Germany's reptile of the year for 2024 is the common European adder (Vipera berus), scientists said in a press release published on Sunday.
The German Association for Herpetology and Terrarium Science (DGHT) called the reptile a "snake of superlatives," saying that its traditional habitat covers a "massive total area in Europe and Asia."
"It stretches from England to the Russian island of Sakhalin" in the Far East, it said, adding that the common adder is "the only snake that can be found beyond the arctic circle."
It is the only venomous snake found in Germany other than the asp viper, which is localized to the Black Forest region in the southwestern Baden-Württemberg state.
The common adder is "severely threatened" in Germany and is at risk due the effects of climate change, as it thrives in colder climates. This has prompted the DGHT to recommend conservation measures such as the preservation, linking and optimization of already existing habitats, as well as the rewilding of specimens in captivity.
According to the DGHT, the 5,000-member association is the largest in the world that deals with the conservation and study of amphibians and reptiles. It has handed out the titles "reptile of the year" and "amphibian of the year" since 2006 with the goal of raising awareness.
What else do we know about the common adder?
While adder bites can be painful and cause swelling, they are very rarely dangerous for humans. "However, it is important to take an adder bite seriously, stay calm and seek medical help if necessary," the DGHT recommends.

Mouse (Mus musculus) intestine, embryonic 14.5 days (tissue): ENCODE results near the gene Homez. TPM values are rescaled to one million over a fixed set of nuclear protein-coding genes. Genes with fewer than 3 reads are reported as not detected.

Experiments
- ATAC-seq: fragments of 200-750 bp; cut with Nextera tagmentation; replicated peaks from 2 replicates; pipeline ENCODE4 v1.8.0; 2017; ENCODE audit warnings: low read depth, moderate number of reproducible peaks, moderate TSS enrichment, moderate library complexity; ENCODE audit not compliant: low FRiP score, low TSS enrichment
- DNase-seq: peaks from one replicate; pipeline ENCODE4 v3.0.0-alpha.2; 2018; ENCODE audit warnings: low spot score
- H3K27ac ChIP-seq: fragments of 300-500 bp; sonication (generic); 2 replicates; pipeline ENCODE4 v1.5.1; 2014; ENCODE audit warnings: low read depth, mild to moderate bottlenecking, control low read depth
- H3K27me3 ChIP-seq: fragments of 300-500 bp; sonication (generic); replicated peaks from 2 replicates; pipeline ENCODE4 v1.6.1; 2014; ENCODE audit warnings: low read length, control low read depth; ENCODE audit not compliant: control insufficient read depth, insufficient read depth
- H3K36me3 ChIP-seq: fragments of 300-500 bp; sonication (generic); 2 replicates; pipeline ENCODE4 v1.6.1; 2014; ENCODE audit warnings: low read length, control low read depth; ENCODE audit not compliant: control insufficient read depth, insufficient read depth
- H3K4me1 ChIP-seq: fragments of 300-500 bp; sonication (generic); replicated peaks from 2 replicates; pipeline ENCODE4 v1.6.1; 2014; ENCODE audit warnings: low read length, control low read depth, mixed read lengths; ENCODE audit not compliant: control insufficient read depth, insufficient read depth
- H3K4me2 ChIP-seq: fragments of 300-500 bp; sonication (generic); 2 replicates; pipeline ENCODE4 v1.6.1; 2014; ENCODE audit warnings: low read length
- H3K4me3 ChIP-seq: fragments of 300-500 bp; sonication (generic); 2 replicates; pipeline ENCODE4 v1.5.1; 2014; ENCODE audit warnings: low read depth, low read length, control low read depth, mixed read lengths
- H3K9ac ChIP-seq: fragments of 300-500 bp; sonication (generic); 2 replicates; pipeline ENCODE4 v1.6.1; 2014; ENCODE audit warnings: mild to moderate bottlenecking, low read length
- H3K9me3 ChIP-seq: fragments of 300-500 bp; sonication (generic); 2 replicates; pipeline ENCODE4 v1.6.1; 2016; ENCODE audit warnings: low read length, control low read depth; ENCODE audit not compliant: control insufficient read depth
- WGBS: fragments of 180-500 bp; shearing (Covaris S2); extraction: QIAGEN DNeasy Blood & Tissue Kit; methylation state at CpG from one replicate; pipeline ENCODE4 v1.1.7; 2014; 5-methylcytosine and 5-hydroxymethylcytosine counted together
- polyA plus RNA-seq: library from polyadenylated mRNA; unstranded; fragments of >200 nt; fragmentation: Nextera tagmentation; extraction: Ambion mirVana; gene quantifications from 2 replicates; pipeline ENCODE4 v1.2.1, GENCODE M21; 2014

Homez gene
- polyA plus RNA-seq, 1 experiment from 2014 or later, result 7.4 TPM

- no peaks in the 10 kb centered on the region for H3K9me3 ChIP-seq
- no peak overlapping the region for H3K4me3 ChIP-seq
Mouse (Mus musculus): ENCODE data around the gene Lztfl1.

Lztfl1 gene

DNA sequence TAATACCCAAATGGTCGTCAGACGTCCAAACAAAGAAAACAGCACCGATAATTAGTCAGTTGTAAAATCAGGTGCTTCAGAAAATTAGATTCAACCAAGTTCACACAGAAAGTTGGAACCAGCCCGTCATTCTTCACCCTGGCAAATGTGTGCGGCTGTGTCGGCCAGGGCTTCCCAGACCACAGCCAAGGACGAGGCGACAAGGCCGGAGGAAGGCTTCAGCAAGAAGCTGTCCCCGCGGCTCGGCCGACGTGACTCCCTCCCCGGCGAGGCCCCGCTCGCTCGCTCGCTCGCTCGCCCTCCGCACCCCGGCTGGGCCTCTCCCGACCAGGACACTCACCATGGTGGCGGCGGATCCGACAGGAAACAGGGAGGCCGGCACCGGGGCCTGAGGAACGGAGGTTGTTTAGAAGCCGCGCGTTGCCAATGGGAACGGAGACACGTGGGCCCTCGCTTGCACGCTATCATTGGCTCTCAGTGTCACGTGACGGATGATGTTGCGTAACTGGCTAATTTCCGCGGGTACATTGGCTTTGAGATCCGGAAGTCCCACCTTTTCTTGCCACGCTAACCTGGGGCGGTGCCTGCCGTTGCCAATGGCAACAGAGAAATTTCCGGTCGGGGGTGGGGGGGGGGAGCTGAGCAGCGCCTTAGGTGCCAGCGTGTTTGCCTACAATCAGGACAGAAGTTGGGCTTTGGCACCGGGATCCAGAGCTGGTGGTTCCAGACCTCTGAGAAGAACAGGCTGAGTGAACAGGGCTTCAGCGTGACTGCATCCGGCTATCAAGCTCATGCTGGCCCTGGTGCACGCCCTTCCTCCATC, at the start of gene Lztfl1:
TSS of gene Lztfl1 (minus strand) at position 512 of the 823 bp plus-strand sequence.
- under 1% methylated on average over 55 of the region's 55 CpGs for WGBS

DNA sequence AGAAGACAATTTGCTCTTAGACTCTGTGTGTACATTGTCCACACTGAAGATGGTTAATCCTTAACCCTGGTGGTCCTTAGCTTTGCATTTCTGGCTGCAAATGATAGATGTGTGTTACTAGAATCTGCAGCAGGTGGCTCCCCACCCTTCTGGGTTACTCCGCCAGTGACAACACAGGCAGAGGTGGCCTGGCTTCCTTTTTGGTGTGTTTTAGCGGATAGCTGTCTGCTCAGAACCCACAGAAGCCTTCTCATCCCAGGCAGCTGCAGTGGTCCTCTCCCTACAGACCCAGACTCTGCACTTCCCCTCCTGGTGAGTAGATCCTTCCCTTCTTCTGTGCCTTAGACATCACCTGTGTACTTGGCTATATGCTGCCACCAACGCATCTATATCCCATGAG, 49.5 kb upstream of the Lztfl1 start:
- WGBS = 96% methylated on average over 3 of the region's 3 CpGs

The female of the species grows to around 90 centimeters (35.4 inches) long and is covered in various brown hues. Males are somewhat smaller, at around 60 centimeters long, and tend to be of light gray or silver color. Auburn and black specimens can also be found.
The snake has a characteristic wavy stripe along its back and also sports vertical pupils, according to the DGHT. Such pupils are also present in the smooth snake, which is not venomous but "is often confused with the common adder."
The animal is largely diurnal and lives in heathland and moorland habitats, as well as on the edge of forests and in clearings. It eats lizards, frogs and small mammals and is in turn preyed on by wild boars, martens and buzzards.
Large adder populations can be found in the North German Plain, the eastern Central Uplands, the Alps, the Black Forest region and in the Bavarian Forest that straddles Germany's border with the Czech Republic.
Although the animal is threatened in Germany, the UK-based International Union for the Conservation of Nature classified it as a species of "least concern" in its 2016 global assessment.